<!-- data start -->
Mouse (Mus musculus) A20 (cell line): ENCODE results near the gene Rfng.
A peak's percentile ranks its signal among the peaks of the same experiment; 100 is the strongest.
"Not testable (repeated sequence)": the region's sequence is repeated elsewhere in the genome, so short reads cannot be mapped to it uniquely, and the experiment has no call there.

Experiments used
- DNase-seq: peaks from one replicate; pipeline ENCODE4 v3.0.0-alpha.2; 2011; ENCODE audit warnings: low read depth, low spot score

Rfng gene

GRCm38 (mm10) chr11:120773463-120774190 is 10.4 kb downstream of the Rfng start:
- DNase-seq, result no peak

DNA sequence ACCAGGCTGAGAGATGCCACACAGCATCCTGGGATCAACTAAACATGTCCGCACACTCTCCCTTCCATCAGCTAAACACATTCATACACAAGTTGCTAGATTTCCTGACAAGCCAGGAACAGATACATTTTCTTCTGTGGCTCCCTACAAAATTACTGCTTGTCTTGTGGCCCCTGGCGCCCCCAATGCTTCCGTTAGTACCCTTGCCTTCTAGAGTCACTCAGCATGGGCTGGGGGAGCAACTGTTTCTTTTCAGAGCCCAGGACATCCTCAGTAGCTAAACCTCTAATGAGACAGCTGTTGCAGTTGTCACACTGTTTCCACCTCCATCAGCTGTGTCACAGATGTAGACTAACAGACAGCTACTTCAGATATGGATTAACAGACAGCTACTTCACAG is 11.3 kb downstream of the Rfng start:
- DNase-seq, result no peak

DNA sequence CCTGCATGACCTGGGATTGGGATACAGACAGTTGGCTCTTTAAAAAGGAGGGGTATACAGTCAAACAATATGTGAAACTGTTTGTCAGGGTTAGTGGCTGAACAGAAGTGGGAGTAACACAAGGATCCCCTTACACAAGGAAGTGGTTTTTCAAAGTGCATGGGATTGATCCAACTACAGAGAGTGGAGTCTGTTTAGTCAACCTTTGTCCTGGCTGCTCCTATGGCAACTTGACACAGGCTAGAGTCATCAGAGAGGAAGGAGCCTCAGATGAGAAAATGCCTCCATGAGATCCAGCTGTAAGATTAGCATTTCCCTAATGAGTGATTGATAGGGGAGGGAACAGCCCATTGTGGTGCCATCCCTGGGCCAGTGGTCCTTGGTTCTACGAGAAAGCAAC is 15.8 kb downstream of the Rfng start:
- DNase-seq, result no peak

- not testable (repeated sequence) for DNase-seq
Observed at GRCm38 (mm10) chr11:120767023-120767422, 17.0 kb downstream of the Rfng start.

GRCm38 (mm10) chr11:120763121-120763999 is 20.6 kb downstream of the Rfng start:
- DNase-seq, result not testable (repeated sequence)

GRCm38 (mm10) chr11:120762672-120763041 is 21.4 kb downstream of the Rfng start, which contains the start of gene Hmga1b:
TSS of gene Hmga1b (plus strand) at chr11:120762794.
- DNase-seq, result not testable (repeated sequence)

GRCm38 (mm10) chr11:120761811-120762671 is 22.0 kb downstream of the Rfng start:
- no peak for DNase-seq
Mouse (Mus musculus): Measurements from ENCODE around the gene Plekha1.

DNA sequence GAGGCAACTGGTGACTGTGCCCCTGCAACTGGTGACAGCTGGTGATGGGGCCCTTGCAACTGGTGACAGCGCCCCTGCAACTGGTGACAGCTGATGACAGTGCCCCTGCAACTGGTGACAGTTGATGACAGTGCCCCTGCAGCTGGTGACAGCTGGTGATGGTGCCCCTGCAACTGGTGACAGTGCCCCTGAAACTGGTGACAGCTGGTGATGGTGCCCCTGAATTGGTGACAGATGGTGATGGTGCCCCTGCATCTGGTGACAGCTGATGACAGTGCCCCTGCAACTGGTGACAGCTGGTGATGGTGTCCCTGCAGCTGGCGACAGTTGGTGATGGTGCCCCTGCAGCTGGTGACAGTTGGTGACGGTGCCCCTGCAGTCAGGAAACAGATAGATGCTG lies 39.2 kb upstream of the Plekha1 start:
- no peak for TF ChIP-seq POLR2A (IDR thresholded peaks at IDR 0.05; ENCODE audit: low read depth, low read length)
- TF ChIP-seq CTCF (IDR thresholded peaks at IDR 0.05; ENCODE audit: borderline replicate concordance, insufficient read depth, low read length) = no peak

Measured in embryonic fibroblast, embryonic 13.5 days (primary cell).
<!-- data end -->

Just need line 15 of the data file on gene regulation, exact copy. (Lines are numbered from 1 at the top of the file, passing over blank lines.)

GRCm38 (mm10) chr11:120763121-120763999 is 20.6 kb downstream of the Rfng start: